WASHINGTON, D.C. – 22 Sep, 2016 – An arm of the U.S. Small Business Administration (SBA) and policy analysts at George Washington University have weighed in on a controversial proposal by the U.S. Department of Energy (DOE).
The new rule would require energy efficiency standards that exceed those already set by the U.S. Department of Housing and Urban Development for manufactured homes and energy standards for site-built homes in most states.
Written comments to DOE by both organizations echo the sustained and vigorous objections of the Manufactured Housing Association for Regulatory Reform (MHARR), which has led opposition to the proposed rule.
In comments filed on August 16, 2016, linked here, SBA’s Office of Advocacy notes that the DOE proposal “does not comply” with federal requirements that an agency “quantify or describe the economic impact that its proposed regulation might have on small [businesses].”
In a separate public comment letter submitted the same day, linked here, Sofie E. Miller, a senior policy analyst at George Washington University’s Regulatory Studies Center, noted that that DOE’s calculations “overestimate” the benefits of its proposed rule in several key respects – particularly for low-income purchasers.
MHARR has been highly critical of the proposal, highlighting serious (in fact, fatal) defects in the rule and the rulemaking process, which has been marred by leaks, discrepancies and non-transparency.
The industry organization has called the DOE’s cost-benefit analysis a “sham” driven by special interests.
George Washington University analysts — citing MHARR materials published in the industry trade journal, MHProNews – echoes serious concerns over anti-competitive effects resulting from the DOE proposal.
Pointing to an Executive Order issued by the President on April 15, 2016, the Center calls on DOE to “pay particular attention to the prospective effects of its proposed rule on competition within the MH market.”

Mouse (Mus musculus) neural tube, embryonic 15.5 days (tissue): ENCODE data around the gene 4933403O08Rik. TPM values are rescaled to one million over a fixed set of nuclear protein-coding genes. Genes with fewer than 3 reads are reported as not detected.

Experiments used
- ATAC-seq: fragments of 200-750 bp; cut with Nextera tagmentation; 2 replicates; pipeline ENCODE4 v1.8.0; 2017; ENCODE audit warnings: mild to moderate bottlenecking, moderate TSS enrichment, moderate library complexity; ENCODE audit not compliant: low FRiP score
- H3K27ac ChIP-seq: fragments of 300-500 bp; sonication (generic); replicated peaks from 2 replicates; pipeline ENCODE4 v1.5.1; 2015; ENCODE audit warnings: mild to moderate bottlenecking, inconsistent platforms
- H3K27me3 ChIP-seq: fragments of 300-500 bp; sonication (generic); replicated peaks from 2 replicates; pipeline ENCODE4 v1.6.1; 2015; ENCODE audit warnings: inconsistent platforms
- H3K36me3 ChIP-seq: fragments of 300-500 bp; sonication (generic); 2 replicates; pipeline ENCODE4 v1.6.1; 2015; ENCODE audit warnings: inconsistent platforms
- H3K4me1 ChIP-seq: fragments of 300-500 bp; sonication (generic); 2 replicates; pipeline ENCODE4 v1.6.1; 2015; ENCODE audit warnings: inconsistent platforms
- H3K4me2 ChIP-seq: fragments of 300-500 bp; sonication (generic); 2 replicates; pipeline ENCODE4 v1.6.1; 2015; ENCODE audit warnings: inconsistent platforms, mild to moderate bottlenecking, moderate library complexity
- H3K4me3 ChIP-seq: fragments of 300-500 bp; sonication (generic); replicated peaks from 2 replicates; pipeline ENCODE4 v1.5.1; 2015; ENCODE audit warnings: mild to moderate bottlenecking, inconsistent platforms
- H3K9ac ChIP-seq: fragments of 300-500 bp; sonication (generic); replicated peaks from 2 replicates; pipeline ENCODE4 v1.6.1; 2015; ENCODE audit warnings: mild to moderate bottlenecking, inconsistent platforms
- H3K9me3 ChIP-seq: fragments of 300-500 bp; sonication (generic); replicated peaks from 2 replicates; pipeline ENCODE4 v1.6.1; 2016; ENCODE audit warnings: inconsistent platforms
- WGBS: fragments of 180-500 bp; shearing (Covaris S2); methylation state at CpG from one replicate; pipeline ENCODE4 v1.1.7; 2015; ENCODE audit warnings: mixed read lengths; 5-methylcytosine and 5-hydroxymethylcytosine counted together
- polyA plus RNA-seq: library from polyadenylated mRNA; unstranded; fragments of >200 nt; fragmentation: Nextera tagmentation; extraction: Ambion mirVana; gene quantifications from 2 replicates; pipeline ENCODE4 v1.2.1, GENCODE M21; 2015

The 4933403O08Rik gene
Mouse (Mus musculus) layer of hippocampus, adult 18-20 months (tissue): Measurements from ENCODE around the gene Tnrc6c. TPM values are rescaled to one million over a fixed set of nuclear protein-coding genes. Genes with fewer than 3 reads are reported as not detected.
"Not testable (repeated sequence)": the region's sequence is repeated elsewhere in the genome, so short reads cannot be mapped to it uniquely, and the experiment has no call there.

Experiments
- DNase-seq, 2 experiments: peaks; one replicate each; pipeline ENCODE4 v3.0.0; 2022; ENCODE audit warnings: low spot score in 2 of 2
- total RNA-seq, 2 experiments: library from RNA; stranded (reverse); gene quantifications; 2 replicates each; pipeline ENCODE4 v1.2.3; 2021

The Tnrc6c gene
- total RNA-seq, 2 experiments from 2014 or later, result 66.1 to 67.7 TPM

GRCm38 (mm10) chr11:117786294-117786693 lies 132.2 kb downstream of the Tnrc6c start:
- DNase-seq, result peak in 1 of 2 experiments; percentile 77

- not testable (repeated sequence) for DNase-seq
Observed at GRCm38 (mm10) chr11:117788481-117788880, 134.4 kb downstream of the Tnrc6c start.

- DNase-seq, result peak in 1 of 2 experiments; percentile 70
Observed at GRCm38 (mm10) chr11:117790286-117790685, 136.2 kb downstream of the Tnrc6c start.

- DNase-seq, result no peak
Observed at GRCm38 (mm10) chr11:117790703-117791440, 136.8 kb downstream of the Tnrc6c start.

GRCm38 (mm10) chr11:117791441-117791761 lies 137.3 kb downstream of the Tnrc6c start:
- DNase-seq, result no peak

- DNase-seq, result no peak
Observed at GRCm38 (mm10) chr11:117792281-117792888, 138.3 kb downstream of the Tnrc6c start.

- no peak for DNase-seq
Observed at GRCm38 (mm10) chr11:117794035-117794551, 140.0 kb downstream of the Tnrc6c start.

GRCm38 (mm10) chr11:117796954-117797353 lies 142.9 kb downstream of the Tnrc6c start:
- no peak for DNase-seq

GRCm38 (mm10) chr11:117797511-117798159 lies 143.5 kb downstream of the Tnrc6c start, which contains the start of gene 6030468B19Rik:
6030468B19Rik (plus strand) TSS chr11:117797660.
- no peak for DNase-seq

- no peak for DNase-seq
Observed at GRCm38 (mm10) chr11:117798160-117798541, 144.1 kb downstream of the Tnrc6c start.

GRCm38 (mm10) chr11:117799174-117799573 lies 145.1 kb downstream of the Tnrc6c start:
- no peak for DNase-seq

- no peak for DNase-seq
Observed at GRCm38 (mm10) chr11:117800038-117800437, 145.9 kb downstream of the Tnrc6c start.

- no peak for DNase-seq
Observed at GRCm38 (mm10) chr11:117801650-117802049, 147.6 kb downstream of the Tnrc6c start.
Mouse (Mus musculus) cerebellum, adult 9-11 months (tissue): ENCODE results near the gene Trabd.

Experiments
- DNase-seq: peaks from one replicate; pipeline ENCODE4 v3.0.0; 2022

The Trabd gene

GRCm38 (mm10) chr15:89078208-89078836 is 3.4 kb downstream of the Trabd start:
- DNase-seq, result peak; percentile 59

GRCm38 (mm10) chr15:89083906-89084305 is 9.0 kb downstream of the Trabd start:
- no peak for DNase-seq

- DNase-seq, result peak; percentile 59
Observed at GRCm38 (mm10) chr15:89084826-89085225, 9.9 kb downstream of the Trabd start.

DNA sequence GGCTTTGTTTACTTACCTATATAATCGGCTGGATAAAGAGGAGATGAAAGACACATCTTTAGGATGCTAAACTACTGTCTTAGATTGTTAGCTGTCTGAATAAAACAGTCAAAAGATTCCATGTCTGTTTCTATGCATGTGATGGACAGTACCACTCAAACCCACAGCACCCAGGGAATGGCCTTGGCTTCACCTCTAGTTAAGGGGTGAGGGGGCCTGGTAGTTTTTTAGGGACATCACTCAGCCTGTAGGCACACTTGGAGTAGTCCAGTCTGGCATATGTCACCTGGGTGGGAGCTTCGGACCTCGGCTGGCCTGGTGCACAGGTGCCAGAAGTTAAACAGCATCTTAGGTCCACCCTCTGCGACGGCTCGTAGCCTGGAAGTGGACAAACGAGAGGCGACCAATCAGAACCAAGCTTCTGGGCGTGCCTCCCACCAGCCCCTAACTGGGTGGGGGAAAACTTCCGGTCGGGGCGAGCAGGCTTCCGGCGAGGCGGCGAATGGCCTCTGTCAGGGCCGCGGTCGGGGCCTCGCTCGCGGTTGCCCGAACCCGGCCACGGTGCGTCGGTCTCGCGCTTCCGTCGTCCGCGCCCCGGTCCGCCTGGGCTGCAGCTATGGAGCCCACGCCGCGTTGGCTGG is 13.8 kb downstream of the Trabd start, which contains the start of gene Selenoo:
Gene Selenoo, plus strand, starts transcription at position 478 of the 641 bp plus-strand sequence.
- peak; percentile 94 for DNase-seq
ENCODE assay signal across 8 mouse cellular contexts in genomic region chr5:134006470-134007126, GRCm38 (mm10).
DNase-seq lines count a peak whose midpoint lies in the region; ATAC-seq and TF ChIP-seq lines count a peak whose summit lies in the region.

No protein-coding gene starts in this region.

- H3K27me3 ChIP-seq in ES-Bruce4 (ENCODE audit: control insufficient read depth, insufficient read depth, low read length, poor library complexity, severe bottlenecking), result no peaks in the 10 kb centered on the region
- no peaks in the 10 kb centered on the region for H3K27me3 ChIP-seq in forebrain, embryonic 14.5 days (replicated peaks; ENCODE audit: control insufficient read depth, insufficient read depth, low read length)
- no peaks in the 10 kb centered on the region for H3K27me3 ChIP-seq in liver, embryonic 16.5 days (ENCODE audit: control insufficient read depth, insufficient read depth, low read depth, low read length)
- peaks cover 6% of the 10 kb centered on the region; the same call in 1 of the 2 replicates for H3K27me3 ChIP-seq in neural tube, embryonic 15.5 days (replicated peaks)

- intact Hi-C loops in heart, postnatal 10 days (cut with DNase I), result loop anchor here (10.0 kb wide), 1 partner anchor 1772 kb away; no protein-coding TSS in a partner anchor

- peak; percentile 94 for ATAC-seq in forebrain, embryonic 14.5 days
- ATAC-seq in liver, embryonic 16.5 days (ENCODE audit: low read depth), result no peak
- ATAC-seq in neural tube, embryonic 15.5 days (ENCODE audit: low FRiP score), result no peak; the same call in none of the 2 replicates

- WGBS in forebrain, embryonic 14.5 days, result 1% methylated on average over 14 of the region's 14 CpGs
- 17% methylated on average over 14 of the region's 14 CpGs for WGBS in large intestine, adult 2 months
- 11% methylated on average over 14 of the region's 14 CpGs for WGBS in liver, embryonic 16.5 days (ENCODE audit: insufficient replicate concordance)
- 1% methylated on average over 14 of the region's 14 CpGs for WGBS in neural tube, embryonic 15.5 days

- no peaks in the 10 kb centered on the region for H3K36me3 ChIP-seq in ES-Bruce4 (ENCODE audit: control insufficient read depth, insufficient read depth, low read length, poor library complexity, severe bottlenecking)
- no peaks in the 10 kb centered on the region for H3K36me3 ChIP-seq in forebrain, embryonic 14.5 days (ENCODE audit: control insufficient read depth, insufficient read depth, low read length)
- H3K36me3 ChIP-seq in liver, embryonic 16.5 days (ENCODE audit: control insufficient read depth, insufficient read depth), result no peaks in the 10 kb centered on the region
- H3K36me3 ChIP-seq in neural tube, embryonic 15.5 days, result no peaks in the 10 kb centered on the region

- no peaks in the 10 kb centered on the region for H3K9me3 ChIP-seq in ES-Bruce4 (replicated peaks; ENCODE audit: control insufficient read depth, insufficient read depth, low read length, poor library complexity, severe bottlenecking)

According to the Center’s recommendations, “DOE should commit to retrospectively reviewing its standard to ensure there is no conflict or overlap with existing HUD regulations and to evaluate the rule’s effects on competition within the MH market and the availability of affordable housing.”
SBA’s Office of Advocacy, in its comments, also focused on the proposal’s adverse impacts on competition within the industry, noting that the rule “would have significantly disproportionate economic impacts on small manufactured home manufacturers if finalized.”
It called on DOE to “adopt a regulatory alternative to the proposed standard that will minimize the economic impact to small manufacturers.”
MHARR commends these highly respected, independent organizations for filing comments on the proposed MH energy rule.
“It does not appear that DOE grasps the unique challenges that small manufacturers encounter.”
— U.S. Small Business Administration, Office of Advocacy
“…mandatory, across-the-board increases in efficiency will price many low-income consumers out of the market for manufactured homes entirely.”
— The George Washington University Regulatory Studies Center
“The cost-benefit analysis for the rule is skewed to the point of being arbitrary at best and deceitful at worst.”
— Manufactured Housing Association for Regulatory Reform
The Association is committed to opposing the adoption of the DOE proposed rule in its current form, and will closely monitor future activity in this rulemaking for aggressive follow-up as warranted.
Read more about the proposed rule and its impact on consumers and the manufactured housing industry here at MHProNews.com
MHARR is a Washington D.C.-based national trade association representing the views and interests of producers of manufactured housing regulated by the U.S. Department of Housing and Urban Development (HUD).
To learn more about this issue, contact:
President & CEO
Manufactured Housing Association for Regulatory Reform (MHARR)
1331 Pennsylvania Ave. N.W., Suite 512
Washington, D.C. 20004
(Image credits: each logo is the property of their respective organization and are used here under fair use guidelines. Text credit, MHProNews.)
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